Monthly Archives: December 2015

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Implementation of affects in artificial systems through MDPs

Jesse Hoey, Tobias Schröder, Areej Alhothali, Affect control processes: Intelligent affective interaction using a partially observable Markov decision process, Artificial Intelligence, Volume 230, January 2016, Pages 134-172, DOI: 10.1016/j.artint.2015.09.004.

This paper describes a novel method for building affectively intelligent human-interactive agents. The method is based on a key sociological insight that has been developed and extensively verified over the last twenty years, but has yet to make an impact in artificial intelligence. The insight is that resource bounded humans will, by default, act to maintain affective consistency. Humans have culturally shared fundamental affective sentiments about identities, behaviours, and objects, and they act so that the transient affective sentiments created during interactions confirm the fundamental sentiments. Humans seek and create situations that confirm or are consistent with, and avoid and suppress situations that disconfirm or are inconsistent with, their culturally shared affective sentiments. This “affect control principle” has been shown to be a powerful predictor of human behaviour. In this paper, we present a probabilistic and decision-theoretic generalisation of this principle, and we demonstrate how it can be leveraged to build affectively intelligent artificial agents. The new model, called BayesAct, can maintain multiple hypotheses about sentiments simultaneously as a probability distribution, and can make use of an explicit utility function to make value-directed action choices. This allows the model to generate affectively intelligent interactions with people by learning about their identity, predicting their behaviours using the affect control principle, and taking actions that are simultaneously goal-directed and affect-sensitive. We demonstrate this generalisation with a set of simulations. We then show how our model can be used as an emotional “plug-in” for artificially intelligent systems that interact with humans in two different settings: an exam practice assistant (tutor) and an assistive device for persons with a cognitive disability.

Anticipating human actions through recognition of object affordances and use of Anticiopatory Conditional Random Fields

Koppula, H.S.; Saxena, A., Anticipating Human Activities Using Object Affordances for Reactive Robotic Response, in Pattern Analysis and Machine Intelligence, IEEE Transactions on , vol.38, no.1, pp.14-29, Jan. 1 2016, DOI: 10.1109/TPAMI.2015.2430335.

An important aspect of human perception is anticipation, which we use extensively in our day-to-day activities when interacting with other humans as well as with our surroundings. Anticipating which activities will a human do next (and how) can enable an assistive robot to plan ahead for reactive responses. Furthermore, anticipation can even improve the detection accuracy of past activities. The challenge, however, is two-fold: We need to capture the rich context for modeling the activities and object affordances, and we need to anticipate the distribution over a large space of future human activities. In this work, we represent each possible future using an anticipatory temporal conditional random field (ATCRF) that models the rich spatial-temporal relations through object affordances. We then consider each ATCRF as a particle and represent the distribution over the potential futures using a set of particles. In extensive evaluation on CAD-120 human activity RGB-D dataset, we first show that anticipation improves the state-of-the-art detection results. We then show that for new subjects (not seen in the training set), we obtain an activity anticipation accuracy (defined as whether one of top three predictions actually happened) of 84.1, 74.4 and 62.2 percent for an anticipation time of 1, 3 and 10 seconds respectively. Finally, we also show a robot using our algorithm for performing a few reactive responses.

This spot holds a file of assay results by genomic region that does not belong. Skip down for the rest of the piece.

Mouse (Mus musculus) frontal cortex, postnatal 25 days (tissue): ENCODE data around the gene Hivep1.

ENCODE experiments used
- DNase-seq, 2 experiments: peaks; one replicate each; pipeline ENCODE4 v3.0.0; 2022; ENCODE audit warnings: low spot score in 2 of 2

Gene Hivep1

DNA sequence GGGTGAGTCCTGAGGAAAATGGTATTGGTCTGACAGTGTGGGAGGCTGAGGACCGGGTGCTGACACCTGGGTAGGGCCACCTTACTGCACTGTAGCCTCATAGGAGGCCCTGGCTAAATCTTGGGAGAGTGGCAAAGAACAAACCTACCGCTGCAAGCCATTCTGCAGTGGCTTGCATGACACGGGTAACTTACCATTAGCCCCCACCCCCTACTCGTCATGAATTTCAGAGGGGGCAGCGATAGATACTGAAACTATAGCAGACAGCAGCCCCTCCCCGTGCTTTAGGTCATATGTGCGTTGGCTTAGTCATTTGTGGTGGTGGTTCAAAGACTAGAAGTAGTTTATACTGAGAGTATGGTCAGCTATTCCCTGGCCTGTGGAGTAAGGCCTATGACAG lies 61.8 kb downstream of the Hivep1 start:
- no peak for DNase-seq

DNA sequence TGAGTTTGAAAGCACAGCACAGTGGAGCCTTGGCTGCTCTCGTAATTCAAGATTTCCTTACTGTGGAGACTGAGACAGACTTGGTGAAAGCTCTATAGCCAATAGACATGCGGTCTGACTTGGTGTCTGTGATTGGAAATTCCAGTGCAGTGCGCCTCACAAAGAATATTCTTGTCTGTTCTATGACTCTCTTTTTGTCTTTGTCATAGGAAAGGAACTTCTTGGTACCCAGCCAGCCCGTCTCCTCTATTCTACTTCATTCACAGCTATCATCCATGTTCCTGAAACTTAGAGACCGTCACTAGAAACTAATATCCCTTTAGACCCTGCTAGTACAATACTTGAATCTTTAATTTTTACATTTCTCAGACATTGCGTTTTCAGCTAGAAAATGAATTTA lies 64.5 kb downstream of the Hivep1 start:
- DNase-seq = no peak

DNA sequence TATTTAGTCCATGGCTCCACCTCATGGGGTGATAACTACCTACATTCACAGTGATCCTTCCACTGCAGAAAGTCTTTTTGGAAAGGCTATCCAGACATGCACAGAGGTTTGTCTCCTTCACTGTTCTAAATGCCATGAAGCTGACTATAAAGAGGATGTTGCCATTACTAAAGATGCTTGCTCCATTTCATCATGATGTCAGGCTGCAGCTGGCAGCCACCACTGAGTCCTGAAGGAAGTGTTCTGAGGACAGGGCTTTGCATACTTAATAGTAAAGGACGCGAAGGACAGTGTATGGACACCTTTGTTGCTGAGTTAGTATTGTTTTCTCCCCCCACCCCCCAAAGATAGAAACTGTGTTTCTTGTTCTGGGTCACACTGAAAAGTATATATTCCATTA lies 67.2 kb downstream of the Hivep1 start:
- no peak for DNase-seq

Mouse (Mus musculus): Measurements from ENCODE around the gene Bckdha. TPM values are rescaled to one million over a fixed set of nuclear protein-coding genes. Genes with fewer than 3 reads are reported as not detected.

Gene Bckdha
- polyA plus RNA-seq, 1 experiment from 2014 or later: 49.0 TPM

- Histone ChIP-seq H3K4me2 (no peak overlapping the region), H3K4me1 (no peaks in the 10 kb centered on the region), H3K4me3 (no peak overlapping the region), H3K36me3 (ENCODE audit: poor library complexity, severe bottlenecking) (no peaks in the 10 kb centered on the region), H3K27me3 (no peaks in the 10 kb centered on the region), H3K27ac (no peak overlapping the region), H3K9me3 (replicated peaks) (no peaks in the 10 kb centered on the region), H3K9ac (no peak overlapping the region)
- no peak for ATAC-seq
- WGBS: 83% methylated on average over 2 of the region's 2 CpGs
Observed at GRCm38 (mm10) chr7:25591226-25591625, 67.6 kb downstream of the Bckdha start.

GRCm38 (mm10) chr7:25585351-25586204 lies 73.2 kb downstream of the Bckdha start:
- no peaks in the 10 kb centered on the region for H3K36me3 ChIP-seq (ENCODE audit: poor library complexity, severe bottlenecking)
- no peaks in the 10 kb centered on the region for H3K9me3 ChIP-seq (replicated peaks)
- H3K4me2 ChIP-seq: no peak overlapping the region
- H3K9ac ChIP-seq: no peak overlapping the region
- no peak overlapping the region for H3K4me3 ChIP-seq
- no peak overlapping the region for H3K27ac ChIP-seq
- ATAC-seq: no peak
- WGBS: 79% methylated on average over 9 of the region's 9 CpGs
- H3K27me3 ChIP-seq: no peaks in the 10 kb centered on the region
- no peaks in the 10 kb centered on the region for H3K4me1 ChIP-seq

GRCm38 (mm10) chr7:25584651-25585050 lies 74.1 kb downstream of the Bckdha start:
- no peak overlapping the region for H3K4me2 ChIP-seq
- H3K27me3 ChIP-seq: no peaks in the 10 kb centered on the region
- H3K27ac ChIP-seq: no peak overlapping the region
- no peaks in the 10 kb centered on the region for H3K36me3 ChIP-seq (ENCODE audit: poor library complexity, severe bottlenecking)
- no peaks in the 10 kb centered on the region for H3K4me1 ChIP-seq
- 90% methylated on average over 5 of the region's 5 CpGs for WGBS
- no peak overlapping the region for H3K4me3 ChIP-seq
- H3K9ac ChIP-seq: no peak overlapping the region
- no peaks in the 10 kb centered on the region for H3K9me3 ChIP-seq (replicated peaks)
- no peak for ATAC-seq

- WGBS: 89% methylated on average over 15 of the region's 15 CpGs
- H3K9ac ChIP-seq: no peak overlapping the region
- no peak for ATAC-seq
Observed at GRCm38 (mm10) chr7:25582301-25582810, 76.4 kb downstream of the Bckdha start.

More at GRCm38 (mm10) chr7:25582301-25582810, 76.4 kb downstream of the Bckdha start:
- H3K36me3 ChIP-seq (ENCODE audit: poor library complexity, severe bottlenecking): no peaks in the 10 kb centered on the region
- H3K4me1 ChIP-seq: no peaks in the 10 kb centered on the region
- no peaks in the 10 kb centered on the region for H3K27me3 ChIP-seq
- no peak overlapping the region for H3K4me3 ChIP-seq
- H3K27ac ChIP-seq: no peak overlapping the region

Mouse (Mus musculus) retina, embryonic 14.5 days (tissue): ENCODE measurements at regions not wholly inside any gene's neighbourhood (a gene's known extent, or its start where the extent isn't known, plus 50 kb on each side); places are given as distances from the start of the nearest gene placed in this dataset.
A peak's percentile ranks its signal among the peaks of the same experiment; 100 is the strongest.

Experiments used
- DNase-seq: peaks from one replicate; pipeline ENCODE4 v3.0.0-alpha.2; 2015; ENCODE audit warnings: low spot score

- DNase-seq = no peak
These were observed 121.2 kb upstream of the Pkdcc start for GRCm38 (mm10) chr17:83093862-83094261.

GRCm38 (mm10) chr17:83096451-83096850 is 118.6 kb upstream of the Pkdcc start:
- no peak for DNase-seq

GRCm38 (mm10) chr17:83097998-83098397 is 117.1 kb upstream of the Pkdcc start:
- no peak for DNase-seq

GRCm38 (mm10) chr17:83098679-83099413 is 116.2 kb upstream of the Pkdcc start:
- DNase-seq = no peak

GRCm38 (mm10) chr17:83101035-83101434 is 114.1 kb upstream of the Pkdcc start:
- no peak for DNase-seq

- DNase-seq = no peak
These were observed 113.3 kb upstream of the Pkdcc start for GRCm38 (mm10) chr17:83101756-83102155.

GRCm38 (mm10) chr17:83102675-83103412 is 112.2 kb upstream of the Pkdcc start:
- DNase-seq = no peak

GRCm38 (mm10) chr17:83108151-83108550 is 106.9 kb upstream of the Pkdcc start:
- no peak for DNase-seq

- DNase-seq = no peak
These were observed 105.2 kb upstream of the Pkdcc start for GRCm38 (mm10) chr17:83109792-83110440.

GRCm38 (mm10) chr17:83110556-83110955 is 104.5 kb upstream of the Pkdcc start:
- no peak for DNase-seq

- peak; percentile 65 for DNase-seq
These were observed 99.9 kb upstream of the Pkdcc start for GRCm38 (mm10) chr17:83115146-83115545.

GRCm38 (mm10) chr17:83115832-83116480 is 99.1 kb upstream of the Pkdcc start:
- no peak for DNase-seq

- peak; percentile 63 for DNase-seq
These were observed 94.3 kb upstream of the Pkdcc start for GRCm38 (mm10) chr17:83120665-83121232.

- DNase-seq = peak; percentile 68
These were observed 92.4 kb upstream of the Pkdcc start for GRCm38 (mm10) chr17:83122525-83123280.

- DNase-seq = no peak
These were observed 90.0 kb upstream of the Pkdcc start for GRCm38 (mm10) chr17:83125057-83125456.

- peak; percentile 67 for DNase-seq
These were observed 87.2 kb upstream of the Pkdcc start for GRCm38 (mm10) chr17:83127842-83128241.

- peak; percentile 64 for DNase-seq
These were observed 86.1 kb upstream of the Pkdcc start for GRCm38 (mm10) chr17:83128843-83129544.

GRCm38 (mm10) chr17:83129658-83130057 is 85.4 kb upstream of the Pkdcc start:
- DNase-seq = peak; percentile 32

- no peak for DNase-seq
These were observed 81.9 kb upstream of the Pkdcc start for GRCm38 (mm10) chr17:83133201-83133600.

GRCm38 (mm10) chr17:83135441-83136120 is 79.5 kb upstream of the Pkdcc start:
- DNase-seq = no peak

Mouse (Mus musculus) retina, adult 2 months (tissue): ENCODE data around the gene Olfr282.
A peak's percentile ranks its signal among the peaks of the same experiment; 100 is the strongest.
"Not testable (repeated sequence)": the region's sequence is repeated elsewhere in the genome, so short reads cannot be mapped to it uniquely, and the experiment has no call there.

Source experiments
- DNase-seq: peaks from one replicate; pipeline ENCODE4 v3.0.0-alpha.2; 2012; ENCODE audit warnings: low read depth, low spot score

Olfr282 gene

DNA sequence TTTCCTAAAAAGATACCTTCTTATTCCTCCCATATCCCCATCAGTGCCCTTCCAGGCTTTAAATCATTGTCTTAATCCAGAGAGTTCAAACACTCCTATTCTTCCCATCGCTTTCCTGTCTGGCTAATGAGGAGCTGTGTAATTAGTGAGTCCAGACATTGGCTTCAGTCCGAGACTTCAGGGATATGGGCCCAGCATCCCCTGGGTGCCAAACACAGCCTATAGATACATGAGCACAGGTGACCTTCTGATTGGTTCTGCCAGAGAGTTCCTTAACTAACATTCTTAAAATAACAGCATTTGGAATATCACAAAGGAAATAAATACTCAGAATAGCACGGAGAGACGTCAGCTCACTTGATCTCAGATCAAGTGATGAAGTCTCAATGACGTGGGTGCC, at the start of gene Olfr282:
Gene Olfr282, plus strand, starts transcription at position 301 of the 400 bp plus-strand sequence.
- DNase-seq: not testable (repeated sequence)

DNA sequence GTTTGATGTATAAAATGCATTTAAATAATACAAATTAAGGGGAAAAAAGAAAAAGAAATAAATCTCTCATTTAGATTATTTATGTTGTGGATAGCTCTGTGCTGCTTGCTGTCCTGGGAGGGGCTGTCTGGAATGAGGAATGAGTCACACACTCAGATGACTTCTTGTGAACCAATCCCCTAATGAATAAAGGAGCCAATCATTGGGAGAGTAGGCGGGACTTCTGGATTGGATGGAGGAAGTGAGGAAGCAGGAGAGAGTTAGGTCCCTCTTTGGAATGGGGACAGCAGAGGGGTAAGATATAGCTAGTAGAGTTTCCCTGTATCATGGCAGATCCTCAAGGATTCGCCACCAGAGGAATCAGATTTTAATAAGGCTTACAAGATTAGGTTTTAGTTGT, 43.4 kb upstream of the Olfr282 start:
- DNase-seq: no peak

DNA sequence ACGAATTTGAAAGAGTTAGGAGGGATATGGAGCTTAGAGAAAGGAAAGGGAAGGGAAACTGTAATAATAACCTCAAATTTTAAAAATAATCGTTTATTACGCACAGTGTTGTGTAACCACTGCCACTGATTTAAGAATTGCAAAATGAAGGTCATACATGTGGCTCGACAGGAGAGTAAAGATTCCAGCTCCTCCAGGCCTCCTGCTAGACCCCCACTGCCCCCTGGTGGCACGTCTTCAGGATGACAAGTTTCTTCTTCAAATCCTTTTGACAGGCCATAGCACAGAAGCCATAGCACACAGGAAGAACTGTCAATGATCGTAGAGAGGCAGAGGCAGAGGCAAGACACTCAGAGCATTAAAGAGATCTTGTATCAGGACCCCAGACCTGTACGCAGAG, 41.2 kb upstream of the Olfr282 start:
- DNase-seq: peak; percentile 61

Robotic probabilistic SLAM in continuous time

Furgale1 P., Tong C.-H., Barfoot T.-D., Sibley G., Continuous-time batch trajectory estimation using temporal basis functions, The International Journal of Robotics Research December 2015 vol. 34 no. 14 1688-1710, DOI: 10.1177/0278364915585860.

Roboticists often formulate estimation problems in discrete time for the practical reason of keeping the state size tractable; however, the discrete-time approach does not scale well for use with high-rate sensors, such as inertial measurement units, rolling-shutter cameras, or sweeping laser imaging sensors. The difficulty lies in the fact that a pose variable is typically included for every time at which a measurement is acquired, rendering the dimension of the state impractically large for large numbers of measurements. This issue is exacerbated for the simultaneous localization and mapping problem, which further augments the state to include landmark variables. To address this tractability issue, we propose to move the full Maximum-a-Posteriori estimation problem into continuous time and use temporal basis functions to keep the state size manageable. We present a full probabilistic derivation of the continuous-time estimation problem, derive an estimator based on the assumption that the densities and processes involved are Gaussian and show how the coefficients of a relatively small number of basis functions can form the state to be estimated, making the solution efficient. Our derivation is presented in steps of increasingly specific assumptions, opening the door to the development of other novel continuous-time estimation algorithms through the application of different assumptions at any point. We use the simultaneous localization and mapping problem as our motivation throughout the paper, although the approach is not specific to this application. Results from two experiments are provided to validate the approach: (i) self-calibration involving a camera and a high-rate inertial measurement unit, and (ii) perspective localization with a rolling-shutter camera.

Model checking for the verification of the correct functionality in the presence of sensor failures of a network of behaviours included in a robotic architecture

Lisa Kiekbusch, Christopher Armbrust, Karsten Berns, Formal verification of behaviour networks including sensor failures, Robotics and Autonomous Systems, Volume 74, Part B, December 2015, Pages 331-339, ISSN 0921-8890, DOI: 10.1016/j.robot.2015.08.002.